Members of the Wheatland County Volunteer Fire Department helped to fight fires in Montana last February.
On a planet with increasingly extreme weather, we’re seeing catastrophic droughts and record-level heat that in turn has lead to an ever-growing number of wildfires across the US each year. Our colleagues at the 135-MW Judith Gap Energy Center in Montana have seen these fires firsthand, a terrifying sight that reinforces the dire need to combat climate change and for more sustainable energy solutions worldwide.
Through Invenergy’s Impact Program, the Judith Gap team regularly donates to the Wheatland County Volunteer Fire Department, which relies on donations to keep themselves afloat. The department is the first to respond when a fire breaks out in the region near Invenergy’s project, and the Department also helps with proactive fire-fighting measures like building fire lines to help farmers protect their property.
“They’re our only resource if we need some help,” says Judith Gap Administrative Assistant Mary Beth Bennett. “These people need to leave their full-time jobs when they have to go out on fire or medical calls. They can use whatever donations they’re able to get.”
Montana, like much of the western United States, has been devastated by wildfires that have burned thousands of acres and led to evacuations of towns. Members of the Wheatland County Volunteer Fire Department are currently helping to fight fires that are burning around 30 miles from Judith Gap in the Crazy Mountains. Recent rains provided some relief, but Judith Gap’s Operations & Maintenance Manager Michael Prater says the dry season has been starting earlier and earlier each year, with record-breaking temperatures creating tinderbox-like conditions throughout the state.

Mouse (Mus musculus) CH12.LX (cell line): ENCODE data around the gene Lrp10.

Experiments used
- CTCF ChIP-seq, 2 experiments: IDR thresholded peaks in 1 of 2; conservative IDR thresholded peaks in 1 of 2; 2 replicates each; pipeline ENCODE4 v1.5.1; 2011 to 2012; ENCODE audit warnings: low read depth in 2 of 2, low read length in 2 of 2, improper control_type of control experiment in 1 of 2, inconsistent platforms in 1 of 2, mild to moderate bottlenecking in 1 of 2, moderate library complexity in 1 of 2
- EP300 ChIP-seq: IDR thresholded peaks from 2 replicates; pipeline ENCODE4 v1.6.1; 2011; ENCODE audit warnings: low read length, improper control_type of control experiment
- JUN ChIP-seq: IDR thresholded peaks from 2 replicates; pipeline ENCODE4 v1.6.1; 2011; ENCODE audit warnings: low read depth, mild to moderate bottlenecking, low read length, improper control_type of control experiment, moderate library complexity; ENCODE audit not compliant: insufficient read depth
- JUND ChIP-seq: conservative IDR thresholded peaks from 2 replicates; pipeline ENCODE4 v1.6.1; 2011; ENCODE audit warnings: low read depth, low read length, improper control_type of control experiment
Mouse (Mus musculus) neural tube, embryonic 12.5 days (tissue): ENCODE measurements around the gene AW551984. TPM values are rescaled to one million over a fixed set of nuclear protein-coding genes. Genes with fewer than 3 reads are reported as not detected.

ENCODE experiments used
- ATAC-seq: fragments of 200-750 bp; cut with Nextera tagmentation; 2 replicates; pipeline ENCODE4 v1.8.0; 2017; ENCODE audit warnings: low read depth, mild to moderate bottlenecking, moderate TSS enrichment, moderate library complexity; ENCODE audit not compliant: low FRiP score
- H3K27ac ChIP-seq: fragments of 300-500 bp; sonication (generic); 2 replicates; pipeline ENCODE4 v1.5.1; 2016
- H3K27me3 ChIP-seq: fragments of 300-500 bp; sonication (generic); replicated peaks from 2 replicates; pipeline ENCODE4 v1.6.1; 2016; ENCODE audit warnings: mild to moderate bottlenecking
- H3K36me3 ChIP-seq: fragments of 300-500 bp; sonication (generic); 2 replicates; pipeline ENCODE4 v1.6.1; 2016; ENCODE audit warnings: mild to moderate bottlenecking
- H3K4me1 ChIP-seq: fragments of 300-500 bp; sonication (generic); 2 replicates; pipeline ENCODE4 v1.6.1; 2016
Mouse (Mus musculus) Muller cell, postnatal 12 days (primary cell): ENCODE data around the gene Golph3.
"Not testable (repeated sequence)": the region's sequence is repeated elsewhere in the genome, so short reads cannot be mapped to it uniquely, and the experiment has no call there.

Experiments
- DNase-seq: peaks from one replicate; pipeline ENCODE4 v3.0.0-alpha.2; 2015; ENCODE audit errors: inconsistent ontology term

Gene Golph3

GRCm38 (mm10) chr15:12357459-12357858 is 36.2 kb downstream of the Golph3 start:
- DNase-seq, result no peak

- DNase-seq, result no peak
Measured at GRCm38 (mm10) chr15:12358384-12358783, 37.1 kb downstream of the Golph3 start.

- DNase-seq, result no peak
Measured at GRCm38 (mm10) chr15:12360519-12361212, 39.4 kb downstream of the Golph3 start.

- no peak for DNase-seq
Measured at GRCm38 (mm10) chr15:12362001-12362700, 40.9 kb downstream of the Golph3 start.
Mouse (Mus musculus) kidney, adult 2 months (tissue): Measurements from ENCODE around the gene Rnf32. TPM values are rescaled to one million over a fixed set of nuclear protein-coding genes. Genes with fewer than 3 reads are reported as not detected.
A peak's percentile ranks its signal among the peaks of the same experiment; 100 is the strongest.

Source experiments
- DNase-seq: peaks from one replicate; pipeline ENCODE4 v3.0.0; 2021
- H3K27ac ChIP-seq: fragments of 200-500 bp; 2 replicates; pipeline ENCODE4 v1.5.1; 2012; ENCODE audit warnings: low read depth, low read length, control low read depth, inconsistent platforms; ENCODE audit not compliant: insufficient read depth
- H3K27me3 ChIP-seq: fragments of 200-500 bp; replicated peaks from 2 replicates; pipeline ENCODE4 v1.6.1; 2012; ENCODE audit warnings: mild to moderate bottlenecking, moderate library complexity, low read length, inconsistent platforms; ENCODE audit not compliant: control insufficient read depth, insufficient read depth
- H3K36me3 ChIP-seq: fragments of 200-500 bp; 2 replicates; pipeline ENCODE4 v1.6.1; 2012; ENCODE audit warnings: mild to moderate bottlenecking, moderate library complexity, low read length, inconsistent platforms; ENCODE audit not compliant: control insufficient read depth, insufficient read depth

“There were lots of fires in 2017, but this year seems much worse,” Prater says. “Lots of old-timers in the area are saying they haven’t seen so little moisture as long as records have been kept. It seems like we’re passing even the Dustbowl levels, and the season is just getting started.”
The Judith Gap site had a close look at wildfires in recent years, when two fires crept onto the wind farm’s property. Fortunately, there was no damage to the wind energy center, but the proximity gave the team an up close and personal sense of the awesome destructiveness of the fires.
“There’s no stopping it – fire like that, you just get out of its way,” Bennett says.
Widespread implementation of sustainable energy is one way to help address the climate crisis and its devastating effects like wildfires, and Invenergy remains dedicated to developing innovative clean energy solutions that will help us reach this goal of building a more sustainable world. Our project sites will continue to implement measures to minimize the risk of fire, such as conducting regular drills with local fire departments and emergency responders to prepare for emergencies at wind and solar farms.
In 2020, all services employees across our operating sites received 61.75 hours of safety training, and we had 25,317 hours of safety training fleetwide. These hours of safety training, partnerships local Emergency Medical Services, and passion for keeping their communities safe are what help Invenergy Services employees stay well-equipped to deal with the unexpected. To learn more about Invenergy and our community engagement efforts fleetwide, read the 2020 Invenergy Impact Report.